By Kimberly Bryant
The Department of Communication is no more. The University of Nebraska Regents approved the School of Communication at UNO.
As for clarification about when the department of communication will become the school of communication, Deborah Smith-Howell, chairwoman of the School of Communication said, “We’re actually a school now. We’re answering the phone ‘School of Communication.'”
The decision to evolve from a department to a school has been an ongoing process, said Smith-Howell.
The former department of communication was formed in 1975 by the merging of the journalism department and speech department. While a proposal for a school of communication was made at that time, it was not approved. However, UNO decided to integrate the majors into a department because of their compatibility.
“We know we were one of the first in the country to successfully merge those disciplines. We were kind of on the forefront,” said Smith-Howell. “Ever since we became the department of communication, our external committees have always recommended that we would be better as a school.”
Despite being on the forefront as being one of the first departments to offer an integrated program, Smith-Howell said more communication departments at colleges around the country were moving to school status.
“So even though we had been on the forefront, we were getting left behind. So this is really exciting that we had thought it through conceptually really early. This is now where we should be in terms of our peers. I think that will help us in a number of ways, especially externally.”
In 2000, an academic planning council review, consisting of internal and external committees was held for the former department. Again, a recommendation was made for the establishment of a school.
“So we really started working from that and looking at where we are now and wanted to pursue it,” she said. “We have really grown in the last 10 years. We’ve become more complex, we have more majors. There’s so much going on that what we thought a long time ago is even more true today. So that was the final push.”
Smith-Howell said the students in the new school of communications will not notice any drastic changes for the spring 2004 semester.
“We’re not canceling any classes. We’re not changing classes. We’re teaching our schedule for the spring,” Smith-Howell said.
In addition to classes staying the same, class sizes will also stay the same.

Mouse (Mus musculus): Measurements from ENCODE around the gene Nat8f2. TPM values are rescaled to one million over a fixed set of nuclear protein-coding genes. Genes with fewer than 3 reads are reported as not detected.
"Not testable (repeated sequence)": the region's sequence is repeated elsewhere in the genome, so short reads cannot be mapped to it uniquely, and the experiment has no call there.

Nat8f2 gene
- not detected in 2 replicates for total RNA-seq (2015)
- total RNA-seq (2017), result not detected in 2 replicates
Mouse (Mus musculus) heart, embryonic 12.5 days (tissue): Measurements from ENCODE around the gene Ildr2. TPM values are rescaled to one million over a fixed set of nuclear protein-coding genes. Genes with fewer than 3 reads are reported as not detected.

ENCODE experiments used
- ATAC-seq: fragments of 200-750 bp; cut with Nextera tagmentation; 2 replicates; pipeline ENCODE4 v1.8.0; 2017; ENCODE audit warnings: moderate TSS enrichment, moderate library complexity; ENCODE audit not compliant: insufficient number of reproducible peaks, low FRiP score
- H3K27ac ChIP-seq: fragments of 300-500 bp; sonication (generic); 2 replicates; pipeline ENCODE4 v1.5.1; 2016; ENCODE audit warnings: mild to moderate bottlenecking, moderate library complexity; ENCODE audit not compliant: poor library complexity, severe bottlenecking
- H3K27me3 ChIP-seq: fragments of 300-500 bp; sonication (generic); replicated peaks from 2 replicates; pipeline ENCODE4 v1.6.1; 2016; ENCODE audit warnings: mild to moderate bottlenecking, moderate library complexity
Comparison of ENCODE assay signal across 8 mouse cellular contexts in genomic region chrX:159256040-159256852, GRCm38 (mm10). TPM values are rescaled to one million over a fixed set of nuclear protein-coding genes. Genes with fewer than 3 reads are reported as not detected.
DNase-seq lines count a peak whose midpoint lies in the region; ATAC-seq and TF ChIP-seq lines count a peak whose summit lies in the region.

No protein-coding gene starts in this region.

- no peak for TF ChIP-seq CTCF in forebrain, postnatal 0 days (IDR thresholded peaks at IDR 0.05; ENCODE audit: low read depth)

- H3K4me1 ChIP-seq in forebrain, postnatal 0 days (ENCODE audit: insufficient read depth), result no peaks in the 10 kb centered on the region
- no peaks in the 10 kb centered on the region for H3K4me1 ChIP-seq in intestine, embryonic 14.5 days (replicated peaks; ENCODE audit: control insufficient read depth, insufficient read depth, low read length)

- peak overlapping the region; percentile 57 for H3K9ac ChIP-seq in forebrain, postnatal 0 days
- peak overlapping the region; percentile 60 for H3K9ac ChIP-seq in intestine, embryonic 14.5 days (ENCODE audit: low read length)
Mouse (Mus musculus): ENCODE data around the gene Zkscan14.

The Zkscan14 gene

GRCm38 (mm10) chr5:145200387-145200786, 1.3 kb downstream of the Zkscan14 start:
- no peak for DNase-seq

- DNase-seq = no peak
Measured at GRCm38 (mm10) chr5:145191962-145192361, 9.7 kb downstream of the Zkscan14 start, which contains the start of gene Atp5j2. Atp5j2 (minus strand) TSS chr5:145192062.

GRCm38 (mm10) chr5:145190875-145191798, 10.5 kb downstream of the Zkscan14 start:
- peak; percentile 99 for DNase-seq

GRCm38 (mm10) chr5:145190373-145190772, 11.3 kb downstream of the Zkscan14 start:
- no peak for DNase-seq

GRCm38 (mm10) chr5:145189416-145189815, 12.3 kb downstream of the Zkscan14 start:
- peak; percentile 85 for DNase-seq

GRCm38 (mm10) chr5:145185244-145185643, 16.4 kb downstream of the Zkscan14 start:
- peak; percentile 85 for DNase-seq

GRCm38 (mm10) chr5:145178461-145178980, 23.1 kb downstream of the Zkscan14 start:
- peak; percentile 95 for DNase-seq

“We try real hard to keep the class sizes small. We do have high demand for our classes and we will work hard to meet the demand and keep it so that you can have that direct faculty/student contact,” Smith-Howell said. She added that while upper division classes are larger, she hopes the school will not have to increase class sizes.
As for the curriculum of the school, some adjustments have been made for the fall 2004 semester.
“We’ve made some adjustments to the curriculum, like what the sequences will look like and what will be required and some of those kinds of things,” she said. “Those will all be available for the fall.” New students who enter the university under the new catalog will be under the school’s new curriculum.
Smith-Howell said current students will not be forced into the new curriculum.
“Current students can always stay with what they have or they can choose the new sequence. It will be in the new catalog,” she said. “What we’ve found in the past is that usually when we make changes [to the curriculum], the students like the new one. So they end up going with that.”
Even with all the changes, no new faculty will be brought in to the school.
“What we will be doing is some internal reallocation and kind of changing how we do a few things and some responsibilities. We will have an assistant director of the school. We’re going to reassign existing assignments,” she said. “We’ll kind of do some of our daily business a little differently. In some ways, the students aren’t really going to see a dramatic shift with how we do business.”
New titles and responsibilities will shift with some of the other faculty positions and will be made effective in the summer and the fall.
Smith-Howell is positive that the transition from department to school will be a smooth one because of how long the school has been planning for the transition.
“With this faculty and the people here, I don’t worry about that at all. For us, we’ve been working on how to make it happen for so long that it’s like, ‘Yes, we can do this,'” she said. “Because it’s not a surprise, it’s not something that we’re not prepared for, so it should be fairly seamless.”
In comparison to communication schools at other metropolitan universities, such as Wichita, Cincinnati and Memphis, Smith-Howell said UNOs School of Communication is “something different…We work hard to be a part of and use that metropolitan environment as part of our learning experience. And it benefits not only our students, but it benefits the community too,” she said. “I think it’s real important that we see the need that each of the Nebraska institutions serve and make sure that we do that the best that we can for the type of institution that we are. So that’s what we’re trying to be: the very best metropolitan experience that we can offer.”